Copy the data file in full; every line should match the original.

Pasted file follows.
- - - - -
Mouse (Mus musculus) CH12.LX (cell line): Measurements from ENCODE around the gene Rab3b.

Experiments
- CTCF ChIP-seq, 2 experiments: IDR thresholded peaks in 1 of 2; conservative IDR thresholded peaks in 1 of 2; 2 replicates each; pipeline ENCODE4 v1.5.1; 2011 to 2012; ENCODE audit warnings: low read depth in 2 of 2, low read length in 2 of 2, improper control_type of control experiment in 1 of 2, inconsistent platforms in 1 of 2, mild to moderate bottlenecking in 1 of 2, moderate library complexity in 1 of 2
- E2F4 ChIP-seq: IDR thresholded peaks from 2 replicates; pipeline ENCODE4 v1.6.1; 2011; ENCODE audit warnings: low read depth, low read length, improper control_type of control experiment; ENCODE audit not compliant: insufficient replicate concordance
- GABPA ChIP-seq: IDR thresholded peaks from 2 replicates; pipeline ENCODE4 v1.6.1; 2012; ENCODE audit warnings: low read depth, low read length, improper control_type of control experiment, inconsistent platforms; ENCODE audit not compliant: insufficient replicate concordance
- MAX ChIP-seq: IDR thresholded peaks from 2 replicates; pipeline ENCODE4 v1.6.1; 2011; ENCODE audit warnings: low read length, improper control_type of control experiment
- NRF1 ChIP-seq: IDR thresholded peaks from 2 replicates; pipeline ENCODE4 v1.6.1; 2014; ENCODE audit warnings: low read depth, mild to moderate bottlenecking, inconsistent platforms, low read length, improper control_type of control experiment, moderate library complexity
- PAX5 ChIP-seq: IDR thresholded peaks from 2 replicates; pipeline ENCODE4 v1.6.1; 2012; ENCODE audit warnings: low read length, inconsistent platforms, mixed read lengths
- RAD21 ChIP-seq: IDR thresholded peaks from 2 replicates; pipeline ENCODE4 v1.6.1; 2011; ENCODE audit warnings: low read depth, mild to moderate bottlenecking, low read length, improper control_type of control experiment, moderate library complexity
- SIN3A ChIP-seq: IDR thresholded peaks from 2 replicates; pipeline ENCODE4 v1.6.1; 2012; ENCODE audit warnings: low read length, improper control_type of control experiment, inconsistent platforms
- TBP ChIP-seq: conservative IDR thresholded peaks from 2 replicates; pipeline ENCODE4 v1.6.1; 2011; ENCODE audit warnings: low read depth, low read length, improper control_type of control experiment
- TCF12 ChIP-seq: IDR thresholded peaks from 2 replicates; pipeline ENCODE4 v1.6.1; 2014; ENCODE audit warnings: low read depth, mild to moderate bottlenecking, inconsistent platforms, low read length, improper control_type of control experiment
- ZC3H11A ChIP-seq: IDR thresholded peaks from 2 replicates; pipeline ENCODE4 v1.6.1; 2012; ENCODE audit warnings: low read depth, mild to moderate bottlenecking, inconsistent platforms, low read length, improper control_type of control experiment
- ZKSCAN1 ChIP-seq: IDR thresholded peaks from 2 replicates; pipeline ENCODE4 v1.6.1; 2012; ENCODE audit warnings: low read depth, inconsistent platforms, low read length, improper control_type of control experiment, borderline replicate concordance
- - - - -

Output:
Mouse (Mus musculus) CH12.LX (cell line): Measurements from ENCODE around the gene Rab3b.

Experiments
- CTCF ChIP-seq, 2 experiments: IDR thresholded peaks in 1 of 2; conservative IDR thresholded peaks in 1 of 2; 2 replicates each; pipeline ENCODE4 v1.5.1; 2011 to 2012; ENCODE audit warnings: low read depth in 2 of 2, low read length in 2 of 2, improper control_type of control experiment in 1 of 2, inconsistent platforms in 1 of 2, mild to moderate bottlenecking in 1 of 2, moderate library complexity in 1 of 2
- E2F4 ChIP-seq: IDR thresholded peaks from 2 replicates; pipeline ENCODE4 v1.6.1; 2011; ENCODE audit warnings: low read depth, low read length, improper control_type of control experiment; ENCODE audit not compliant: insufficient replicate concordance
- GABPA ChIP-seq: IDR thresholded peaks from 2 replicates; pipeline ENCODE4 v1.6.1; 2012; ENCODE audit warnings: low read depth, low read length, improper control_type of control experiment, inconsistent platforms; ENCODE audit not compliant: insufficient replicate concordance
- MAX ChIP-seq: IDR thresholded peaks from 2 replicates; pipeline ENCODE4 v1.6.1; 2011; ENCODE audit warnings: low read length, improper control_type of control experiment
- NRF1 ChIP-seq: IDR thresholded peaks from 2 replicates; pipeline ENCODE4 v1.6.1; 2014; ENCODE audit warnings: low read depth, mild to moderate bottlenecking, inconsistent platforms, low read length, improper control_type of control experiment, moderate library complexity
- PAX5 ChIP-seq: IDR thresholded peaks from 2 replicates; pipeline ENCODE4 v1.6.1; 2012; ENCODE audit warnings: low read length, inconsistent platforms, mixed read lengths
- RAD21 ChIP-seq: IDR thresholded peaks from 2 replicates; pipeline ENCODE4 v1.6.1; 2011; ENCODE audit warnings: low read depth, mild to moderate bottlenecking, low read length, improper control_type of control experiment, moderate library complexity
- SIN3A ChIP-seq: IDR thresholded peaks from 2 replicates; pipeline ENCODE4 v1.6.1; 2012; ENCODE audit warnings: low read length, improper control_type of control experiment, inconsistent platforms
- TBP ChIP-seq: conservative IDR thresholded peaks from 2 replicates; pipeline ENCODE4 v1.6.1; 2011; ENCODE audit warnings: low read depth, low read length, improper control_type of control experiment
- TCF12 ChIP-seq: IDR thresholded peaks from 2 replicates; pipeline ENCODE4 v1.6.1; 2014; ENCODE audit warnings: low read depth, mild to moderate bottlenecking, inconsistent platforms, low read length, improper control_type of control experiment
- ZC3H11A ChIP-seq: IDR thresholded peaks from 2 replicates; pipeline ENCODE4 v1.6.1; 2012; ENCODE audit warnings: low read depth, mild to moderate bottlenecking, inconsistent platforms, low read length, improper control_type of control experiment
- ZKSCAN1 ChIP-seq: IDR thresholded peaks from 2 replicates; pipeline ENCODE4 v1.6.1; 2012; ENCODE audit warnings: low read depth, inconsistent platforms, low read length, improper control_type of control experiment, borderline replicate concordance